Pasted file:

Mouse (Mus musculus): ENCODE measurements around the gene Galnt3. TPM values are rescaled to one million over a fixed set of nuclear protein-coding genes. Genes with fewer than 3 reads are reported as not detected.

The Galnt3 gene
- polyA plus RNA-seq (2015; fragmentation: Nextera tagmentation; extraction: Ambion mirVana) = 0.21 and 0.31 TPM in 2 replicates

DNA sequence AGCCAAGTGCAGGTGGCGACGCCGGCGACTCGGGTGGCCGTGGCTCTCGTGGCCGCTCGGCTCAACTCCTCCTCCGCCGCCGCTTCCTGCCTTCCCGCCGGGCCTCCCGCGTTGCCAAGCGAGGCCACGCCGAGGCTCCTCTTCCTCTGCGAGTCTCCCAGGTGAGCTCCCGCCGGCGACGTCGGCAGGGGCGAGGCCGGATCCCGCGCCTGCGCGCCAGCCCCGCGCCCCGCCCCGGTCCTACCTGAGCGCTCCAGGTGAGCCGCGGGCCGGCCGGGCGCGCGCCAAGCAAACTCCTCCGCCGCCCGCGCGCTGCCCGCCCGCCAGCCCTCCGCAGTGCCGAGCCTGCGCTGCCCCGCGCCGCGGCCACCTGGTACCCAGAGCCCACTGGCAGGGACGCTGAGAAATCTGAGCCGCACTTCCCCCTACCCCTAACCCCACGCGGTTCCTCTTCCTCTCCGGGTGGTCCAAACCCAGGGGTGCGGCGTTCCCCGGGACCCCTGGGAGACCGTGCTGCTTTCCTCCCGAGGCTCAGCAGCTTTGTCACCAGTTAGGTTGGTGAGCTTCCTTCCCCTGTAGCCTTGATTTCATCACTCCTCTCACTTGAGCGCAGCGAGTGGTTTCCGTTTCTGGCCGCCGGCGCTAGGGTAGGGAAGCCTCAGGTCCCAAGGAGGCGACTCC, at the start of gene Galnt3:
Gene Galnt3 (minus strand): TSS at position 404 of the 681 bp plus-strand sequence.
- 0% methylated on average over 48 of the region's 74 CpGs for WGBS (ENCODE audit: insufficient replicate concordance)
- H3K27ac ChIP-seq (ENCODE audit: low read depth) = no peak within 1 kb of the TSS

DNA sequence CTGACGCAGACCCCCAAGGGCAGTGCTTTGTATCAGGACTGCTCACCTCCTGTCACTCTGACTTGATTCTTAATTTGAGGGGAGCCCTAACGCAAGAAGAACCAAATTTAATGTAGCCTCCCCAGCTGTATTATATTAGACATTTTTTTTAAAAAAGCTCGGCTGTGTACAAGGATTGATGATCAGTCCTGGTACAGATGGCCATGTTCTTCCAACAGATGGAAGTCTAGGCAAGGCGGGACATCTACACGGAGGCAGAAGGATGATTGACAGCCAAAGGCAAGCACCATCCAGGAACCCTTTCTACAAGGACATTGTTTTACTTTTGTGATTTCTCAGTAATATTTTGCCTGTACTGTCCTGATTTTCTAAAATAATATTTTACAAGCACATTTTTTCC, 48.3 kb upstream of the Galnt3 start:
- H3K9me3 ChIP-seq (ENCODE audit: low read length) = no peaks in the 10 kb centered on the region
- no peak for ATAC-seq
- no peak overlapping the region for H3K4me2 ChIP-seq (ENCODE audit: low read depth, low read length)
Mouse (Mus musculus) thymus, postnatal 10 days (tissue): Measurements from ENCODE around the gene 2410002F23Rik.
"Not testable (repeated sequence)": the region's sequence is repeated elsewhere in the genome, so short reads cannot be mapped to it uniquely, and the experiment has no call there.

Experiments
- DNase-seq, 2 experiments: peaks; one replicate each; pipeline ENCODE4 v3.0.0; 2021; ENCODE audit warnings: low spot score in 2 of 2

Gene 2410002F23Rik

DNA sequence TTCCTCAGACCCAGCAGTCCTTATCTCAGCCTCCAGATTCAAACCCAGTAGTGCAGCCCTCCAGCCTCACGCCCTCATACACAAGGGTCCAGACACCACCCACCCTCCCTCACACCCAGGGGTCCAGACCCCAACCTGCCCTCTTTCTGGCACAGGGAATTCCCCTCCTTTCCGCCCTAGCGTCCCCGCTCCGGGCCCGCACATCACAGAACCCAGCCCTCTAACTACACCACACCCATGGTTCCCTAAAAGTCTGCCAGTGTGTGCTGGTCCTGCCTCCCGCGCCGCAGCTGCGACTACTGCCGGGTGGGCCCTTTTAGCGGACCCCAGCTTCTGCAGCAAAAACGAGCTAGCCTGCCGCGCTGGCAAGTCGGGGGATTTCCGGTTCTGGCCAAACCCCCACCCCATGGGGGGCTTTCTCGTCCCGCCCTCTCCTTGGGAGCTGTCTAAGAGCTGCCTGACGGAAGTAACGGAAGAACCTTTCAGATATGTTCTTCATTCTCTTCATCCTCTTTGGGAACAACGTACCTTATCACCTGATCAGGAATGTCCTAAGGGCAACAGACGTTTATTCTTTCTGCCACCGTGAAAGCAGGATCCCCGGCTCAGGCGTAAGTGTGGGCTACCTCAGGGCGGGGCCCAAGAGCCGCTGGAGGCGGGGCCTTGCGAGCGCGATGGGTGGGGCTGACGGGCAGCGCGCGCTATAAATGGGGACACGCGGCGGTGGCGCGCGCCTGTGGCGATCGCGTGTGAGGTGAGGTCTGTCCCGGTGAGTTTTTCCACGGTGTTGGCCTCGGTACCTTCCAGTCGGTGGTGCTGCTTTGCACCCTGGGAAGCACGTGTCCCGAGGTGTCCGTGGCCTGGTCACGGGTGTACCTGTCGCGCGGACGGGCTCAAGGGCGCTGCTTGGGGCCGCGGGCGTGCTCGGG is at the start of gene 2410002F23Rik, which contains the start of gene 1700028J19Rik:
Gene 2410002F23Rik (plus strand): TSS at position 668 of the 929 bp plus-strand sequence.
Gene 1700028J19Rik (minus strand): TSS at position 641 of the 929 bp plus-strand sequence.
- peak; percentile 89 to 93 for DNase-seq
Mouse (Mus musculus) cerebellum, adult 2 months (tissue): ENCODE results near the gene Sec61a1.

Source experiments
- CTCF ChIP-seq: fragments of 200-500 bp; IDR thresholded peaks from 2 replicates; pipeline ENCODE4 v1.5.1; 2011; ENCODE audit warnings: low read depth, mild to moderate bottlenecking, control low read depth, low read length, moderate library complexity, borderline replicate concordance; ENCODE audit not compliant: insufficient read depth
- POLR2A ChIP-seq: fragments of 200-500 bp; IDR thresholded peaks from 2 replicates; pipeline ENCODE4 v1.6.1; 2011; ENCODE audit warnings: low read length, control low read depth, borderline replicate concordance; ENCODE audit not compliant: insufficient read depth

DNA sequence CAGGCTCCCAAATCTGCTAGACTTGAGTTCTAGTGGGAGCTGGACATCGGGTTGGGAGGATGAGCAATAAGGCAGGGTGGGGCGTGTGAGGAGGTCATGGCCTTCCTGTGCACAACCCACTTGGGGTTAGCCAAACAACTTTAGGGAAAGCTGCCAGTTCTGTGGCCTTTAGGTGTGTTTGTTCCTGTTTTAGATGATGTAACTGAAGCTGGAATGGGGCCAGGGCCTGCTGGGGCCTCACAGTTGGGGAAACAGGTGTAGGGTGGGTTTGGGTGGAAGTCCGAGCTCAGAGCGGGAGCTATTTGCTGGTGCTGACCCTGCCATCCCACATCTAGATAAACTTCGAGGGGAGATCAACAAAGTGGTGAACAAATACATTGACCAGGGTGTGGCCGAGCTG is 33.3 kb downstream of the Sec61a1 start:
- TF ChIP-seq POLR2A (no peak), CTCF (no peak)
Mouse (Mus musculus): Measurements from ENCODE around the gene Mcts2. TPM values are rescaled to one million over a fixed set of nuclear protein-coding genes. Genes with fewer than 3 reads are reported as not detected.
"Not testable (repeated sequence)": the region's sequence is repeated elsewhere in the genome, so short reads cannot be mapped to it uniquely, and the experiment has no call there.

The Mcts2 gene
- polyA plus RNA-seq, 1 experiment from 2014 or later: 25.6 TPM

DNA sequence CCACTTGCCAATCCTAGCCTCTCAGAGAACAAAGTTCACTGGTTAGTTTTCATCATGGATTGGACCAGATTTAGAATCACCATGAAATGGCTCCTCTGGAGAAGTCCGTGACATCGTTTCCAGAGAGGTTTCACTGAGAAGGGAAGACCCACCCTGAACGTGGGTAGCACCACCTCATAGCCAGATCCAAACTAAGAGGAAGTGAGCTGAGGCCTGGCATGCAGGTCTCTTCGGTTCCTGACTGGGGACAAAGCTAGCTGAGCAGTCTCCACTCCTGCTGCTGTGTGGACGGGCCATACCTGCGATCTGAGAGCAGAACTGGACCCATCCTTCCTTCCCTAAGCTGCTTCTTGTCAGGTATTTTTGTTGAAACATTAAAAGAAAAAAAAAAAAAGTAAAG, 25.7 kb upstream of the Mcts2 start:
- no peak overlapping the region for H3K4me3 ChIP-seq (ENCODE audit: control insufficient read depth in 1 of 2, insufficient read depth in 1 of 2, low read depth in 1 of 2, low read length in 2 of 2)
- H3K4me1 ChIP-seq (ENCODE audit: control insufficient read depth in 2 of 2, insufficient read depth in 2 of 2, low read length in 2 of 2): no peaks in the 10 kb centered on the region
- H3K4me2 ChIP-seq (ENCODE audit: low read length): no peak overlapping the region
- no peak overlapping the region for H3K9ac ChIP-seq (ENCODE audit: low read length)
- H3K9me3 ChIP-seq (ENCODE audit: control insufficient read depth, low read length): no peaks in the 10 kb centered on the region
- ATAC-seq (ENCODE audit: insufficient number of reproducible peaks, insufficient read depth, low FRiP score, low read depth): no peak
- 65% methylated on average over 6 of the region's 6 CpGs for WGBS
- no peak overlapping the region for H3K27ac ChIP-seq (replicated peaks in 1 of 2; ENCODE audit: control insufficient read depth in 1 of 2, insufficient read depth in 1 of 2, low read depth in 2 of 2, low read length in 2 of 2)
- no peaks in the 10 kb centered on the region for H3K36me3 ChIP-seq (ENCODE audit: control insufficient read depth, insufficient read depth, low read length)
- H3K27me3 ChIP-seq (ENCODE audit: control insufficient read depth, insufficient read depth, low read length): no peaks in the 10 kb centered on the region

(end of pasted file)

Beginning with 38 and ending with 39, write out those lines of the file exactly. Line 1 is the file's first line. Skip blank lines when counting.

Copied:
- 65% methylated on average over 6 of the region's 6 CpGs for WGBS
- no peak overlapping the region for H3K27ac ChIP-seq (replicated peaks in 1 of 2; ENCODE audit: control insufficient read depth in 1 of 2, insufficient read depth in 1 of 2, low read depth in 2 of 2, low read length in 2 of 2)